Space & Astronomy
Average star may have two habitable worlds
February 7, 2015 | 32 comments
How many habitable extrasolar planets are out there ? Image Credit: NASA
Scientists in Australia have determined that Earth-like planets are likely to be commonplace.
The search for extraterrestrial life typically goes hand in hand with the search for extrasolar planets, in particular those that are the correct size and distance from their parent star to support the conditions needed for life as we know it to survive.
One of the biggest questions scientists have been attempting to answer is how many such worlds actually exist out there and if worlds like our own are the exception rather than the norm.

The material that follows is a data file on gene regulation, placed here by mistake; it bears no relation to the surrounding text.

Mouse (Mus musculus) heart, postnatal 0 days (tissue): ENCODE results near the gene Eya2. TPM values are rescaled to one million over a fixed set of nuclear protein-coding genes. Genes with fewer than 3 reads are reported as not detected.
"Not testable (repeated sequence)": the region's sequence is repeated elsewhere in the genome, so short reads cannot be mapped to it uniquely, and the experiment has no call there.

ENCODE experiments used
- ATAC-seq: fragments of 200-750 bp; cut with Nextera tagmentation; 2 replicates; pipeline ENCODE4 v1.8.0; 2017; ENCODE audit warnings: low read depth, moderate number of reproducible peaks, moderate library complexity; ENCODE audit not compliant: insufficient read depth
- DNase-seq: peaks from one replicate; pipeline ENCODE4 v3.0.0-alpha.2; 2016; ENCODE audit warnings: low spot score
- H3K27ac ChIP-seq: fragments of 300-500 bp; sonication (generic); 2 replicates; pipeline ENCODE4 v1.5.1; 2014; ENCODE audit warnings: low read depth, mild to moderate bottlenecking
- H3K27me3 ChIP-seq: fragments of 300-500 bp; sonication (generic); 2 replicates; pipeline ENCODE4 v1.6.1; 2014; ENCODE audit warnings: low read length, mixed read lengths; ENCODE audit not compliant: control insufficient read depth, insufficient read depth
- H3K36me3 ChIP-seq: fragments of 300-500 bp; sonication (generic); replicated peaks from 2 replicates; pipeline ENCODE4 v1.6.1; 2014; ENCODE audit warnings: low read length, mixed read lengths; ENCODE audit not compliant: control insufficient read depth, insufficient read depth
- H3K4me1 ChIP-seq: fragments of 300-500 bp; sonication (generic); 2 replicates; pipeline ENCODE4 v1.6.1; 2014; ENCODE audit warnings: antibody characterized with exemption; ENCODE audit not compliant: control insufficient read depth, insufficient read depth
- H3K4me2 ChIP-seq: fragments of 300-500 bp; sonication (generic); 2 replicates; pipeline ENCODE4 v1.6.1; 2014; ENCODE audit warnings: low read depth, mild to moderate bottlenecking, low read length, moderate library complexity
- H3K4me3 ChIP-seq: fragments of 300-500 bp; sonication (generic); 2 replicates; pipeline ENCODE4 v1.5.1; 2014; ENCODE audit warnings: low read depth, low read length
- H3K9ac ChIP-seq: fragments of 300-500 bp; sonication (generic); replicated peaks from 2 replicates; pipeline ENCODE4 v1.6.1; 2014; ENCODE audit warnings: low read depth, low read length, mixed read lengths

Now scientists in Australia including Professor Charley Lineweaver and PhD student Tim Bovaird believe they may have come up with the answer by applying a centuries old astronomical rule called Bode's Law to data collected by the Kepler Space Telescope.
Their findings suggest that there are on average two Earth-like worlds in orbit around every star, a figure that would seem to be far higher than anyone could have ever guessed.
Whether or not life actually exists on these worlds however remains a matter of some debate.
"The universe is not teeming with aliens with human-like intelligence that can build radio telescopes and space ships," said Prof Lineweaver. "Otherwise we would have seen or heard from them."
"It could be that there is some other bottleneck for the emergence of life that we havenít worked out yet. Or intelligent civilizations evolve, but then self-destruct."
Source: The Register
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